Today in Labor History

Labor history is OUR history

Archive for the month “September, 2012”

September 19, 2006


Joe Glazer, known as “Labor’s Troubadour,” dies at the age of 88.  In 1979, Glazer invited fourteen other labor musicians to the George Meany Center for Labor Studies in Silver Spring, Maryland.  The event became an annual one:  the Great Labor Arts Exchange, which is still going strong today, under the auspices of the Labor Heritage Foundation.

September 16, 2004


The Farm Labor Organizing Committee signs a collective bargaining agreement with Mt. Olive Pickle Company and its growers, ending a successful five-year long nationwide boycott.  The contract – which covered workers on more than 1,000 North Carolina farms who had previously been paid piece rate and worked and lived under deplorable conditions – marked the first time a U.S. labor union represented guest workers.

September 15, 1845


Earlier in the year, 5,000 women cotton mill workers in and around Pittsburgh go on strike for a 10-hour day and an end to child labor.  Months into the strike, hundreds marched on the Blackstock Mill, one of the largest in the area.  The women broke down the factory’s gates and forcibly expelled the scabs, while the men who accompanied them kept the police at bay.

September 14, 1929


During the Loray Mill strike in Gastonia, North Carolina, National Textile Workers Union members driving back from a meeting are ambushed by a group of armed men.  Organizer Ella Mae Wiggins was shot in the chest and died; five mill employees were arrested, but acquitted of her murder, despite there being 50 witnesses who saw it all in broad daylight.  [Photo:  Wiggins’ children stand beside their mother’s grave on the day of her funeral.]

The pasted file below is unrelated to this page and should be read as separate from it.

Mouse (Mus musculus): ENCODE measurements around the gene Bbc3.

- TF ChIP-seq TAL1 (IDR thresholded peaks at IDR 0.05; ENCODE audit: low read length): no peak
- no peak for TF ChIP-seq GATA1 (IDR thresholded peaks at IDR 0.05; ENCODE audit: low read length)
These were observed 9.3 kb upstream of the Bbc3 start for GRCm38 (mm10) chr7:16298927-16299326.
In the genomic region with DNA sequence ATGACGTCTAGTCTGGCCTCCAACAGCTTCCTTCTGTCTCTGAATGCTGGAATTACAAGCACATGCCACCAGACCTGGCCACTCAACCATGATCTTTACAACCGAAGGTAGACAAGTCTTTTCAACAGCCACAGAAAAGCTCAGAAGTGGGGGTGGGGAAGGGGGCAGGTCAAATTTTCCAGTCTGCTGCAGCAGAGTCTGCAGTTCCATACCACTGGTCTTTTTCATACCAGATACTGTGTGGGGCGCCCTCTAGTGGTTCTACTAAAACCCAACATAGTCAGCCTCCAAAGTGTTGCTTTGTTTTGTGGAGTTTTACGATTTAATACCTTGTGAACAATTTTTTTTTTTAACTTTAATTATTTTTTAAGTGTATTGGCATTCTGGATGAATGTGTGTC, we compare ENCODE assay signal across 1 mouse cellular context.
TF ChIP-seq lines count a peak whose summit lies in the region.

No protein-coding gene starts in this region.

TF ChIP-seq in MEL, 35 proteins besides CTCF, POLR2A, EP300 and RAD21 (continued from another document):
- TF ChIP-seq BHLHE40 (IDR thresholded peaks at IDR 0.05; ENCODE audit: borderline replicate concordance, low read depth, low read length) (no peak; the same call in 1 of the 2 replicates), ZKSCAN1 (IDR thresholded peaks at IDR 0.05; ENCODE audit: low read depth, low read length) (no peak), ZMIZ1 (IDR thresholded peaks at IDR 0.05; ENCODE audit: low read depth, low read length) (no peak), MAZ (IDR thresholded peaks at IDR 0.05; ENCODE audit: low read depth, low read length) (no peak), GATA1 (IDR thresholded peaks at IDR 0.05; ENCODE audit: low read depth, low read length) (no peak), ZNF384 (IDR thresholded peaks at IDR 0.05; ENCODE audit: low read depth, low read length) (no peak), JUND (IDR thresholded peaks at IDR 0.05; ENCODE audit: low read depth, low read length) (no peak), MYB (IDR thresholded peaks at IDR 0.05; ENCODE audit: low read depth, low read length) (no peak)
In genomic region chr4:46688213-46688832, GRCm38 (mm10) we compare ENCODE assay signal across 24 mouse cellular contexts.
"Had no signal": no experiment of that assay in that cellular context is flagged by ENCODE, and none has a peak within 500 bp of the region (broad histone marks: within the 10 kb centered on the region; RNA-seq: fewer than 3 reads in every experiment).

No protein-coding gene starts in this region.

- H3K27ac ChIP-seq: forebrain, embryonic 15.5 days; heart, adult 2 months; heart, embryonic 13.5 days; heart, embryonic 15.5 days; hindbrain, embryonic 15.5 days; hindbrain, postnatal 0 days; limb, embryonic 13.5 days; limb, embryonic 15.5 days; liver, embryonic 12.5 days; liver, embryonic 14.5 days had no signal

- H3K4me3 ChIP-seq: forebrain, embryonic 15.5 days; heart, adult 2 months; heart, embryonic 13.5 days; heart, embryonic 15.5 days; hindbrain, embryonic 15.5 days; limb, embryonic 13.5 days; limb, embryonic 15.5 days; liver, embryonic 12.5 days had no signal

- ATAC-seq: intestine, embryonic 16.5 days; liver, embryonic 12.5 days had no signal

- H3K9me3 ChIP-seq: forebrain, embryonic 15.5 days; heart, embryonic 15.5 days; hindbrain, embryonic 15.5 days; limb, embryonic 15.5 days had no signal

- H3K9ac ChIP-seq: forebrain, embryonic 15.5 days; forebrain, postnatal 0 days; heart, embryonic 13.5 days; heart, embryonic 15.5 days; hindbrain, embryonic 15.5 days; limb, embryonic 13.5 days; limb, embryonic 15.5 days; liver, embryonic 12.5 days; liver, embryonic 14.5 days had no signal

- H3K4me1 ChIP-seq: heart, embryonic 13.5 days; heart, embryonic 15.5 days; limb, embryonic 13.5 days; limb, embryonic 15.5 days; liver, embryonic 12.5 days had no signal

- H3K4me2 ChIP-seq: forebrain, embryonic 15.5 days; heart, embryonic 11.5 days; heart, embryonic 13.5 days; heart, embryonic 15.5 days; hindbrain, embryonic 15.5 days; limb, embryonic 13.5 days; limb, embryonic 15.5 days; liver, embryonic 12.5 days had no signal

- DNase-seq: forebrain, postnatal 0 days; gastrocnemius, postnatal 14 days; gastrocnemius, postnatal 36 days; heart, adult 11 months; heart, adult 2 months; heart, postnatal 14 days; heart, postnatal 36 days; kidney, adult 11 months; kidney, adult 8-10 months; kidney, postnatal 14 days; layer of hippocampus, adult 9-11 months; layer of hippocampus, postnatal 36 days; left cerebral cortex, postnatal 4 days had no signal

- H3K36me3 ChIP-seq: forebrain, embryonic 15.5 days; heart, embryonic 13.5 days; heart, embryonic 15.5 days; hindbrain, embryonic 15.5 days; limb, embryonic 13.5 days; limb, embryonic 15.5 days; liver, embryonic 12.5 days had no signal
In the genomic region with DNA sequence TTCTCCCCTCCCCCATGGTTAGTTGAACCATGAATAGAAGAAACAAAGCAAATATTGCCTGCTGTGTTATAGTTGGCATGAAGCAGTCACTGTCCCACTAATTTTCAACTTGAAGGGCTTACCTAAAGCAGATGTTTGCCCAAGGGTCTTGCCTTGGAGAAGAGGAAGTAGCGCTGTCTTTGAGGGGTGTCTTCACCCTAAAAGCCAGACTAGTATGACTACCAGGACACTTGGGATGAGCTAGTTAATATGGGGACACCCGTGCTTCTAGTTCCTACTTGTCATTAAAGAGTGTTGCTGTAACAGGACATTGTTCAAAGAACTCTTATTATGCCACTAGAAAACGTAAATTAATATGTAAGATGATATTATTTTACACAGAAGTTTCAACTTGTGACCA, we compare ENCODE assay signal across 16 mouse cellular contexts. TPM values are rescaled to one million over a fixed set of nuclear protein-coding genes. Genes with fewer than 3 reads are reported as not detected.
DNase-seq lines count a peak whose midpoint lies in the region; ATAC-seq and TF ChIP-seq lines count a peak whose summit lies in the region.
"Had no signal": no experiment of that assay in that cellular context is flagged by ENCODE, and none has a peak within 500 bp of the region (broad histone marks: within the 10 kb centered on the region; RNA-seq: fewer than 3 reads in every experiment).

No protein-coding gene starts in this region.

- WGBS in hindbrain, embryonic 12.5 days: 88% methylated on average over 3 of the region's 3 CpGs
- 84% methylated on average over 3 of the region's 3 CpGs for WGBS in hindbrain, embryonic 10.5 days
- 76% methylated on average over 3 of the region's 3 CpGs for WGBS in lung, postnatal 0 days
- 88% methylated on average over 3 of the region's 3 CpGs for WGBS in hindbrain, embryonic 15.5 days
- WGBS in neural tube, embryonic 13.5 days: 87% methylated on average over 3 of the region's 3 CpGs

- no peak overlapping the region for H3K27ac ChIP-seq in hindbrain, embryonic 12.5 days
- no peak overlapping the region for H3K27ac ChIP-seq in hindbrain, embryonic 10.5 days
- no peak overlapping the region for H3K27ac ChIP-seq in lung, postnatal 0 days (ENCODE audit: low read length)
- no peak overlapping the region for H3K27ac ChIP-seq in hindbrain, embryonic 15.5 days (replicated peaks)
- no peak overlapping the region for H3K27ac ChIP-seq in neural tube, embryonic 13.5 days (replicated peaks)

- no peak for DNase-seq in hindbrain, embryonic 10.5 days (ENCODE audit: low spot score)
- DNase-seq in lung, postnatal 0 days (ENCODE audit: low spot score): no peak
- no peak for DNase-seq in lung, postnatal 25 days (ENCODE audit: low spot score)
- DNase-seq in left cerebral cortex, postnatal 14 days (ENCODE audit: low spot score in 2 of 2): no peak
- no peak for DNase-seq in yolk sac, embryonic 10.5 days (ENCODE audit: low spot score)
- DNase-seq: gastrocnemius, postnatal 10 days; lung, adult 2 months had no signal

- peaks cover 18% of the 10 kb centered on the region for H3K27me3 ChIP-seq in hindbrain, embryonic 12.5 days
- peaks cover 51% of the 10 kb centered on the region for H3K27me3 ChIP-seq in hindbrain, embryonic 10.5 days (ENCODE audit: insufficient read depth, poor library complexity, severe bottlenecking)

September 13, 1934


A strike in Woonsocket, Rhode Island – part of a nationwide textile strike for shorter hours, increased wages, and union recognition – results in the deaths of several workers after police tear gas the crowd gathered at the town’s still-open rayon mill.  The nationwide strike involved nearly half a million workers and affected almost 3,000 mills.  [Photo:  Textile workers in Gastonia, NC, part of the 1934 nationwide strike.]

September 10, 1897


Striking immigrant anthracite coal miners raise an American flag and march on the still-open mine in Lattimer, Pennsylvania.  They were met by the local sheriff and Coal and Iron Police deputies.  The sheriff ordered the workers to disperse and the deputies opened fire, killing 19 and wounding as many as 49 others.  All those killed in the Lattimer Massacre were  shot in the back; the sheriff and 73 deputies were arrested, tried, and acquitted.

September 9, 1919

Image1,100 Boston Police Department officers go out on strike over union recognition, wages, and working conditions.  Governor Calvin Coolidge called out the entire state militia and used his authority to fire everyone on strike, replacing almost the entire department with soldiers recently returned from World War I – at higher wages and with better working conditions.

September 8, 1909


Following a brutal strike in which hundreds were injured and dozens killed, workers at the Pressed Steel Car Co. plant – called “The Slaughterhouse” because there were so many deaths on the job (an average of one a day) – in McKees Rock, Pennsylvania, go back to work after the company agrees to a wage increase, posting pay scales, and eliminating graft in job assignments.  [Photo:  The Pittsburgh Press published this image of Frank Hoffstot, president of the company, urging him to meet and negotiate with the 6,000 striking workers.]

September 6, 1869


A massive fire in the only shaft of the Avondale Colliery in Plymouth Township, Pennsylvania, kills 110 anthracite mine workers, making it one of the largest mining disasters in Pennsylvania history.  After the disaster, the state’s General Assembly enacted legislation establishing safety regulations for the industry, making Pennsylvania the first state to enact such legislation.  The law also mandated that there must be at least two entrances to underground mines.

September 4, 1894


The New York Times reports that the “contract tailors of New York and Brooklyn celebrated Labor Day yesterday by going on strike.”  10,000 workers went on strike for shorter working hours and demanded to be paid wages instead of being paid for piecework.  Unemployed tailors pledged not to replace their striking brothers.  “Reports,” said the Times, “show that the tailors…are united and will not give in.”

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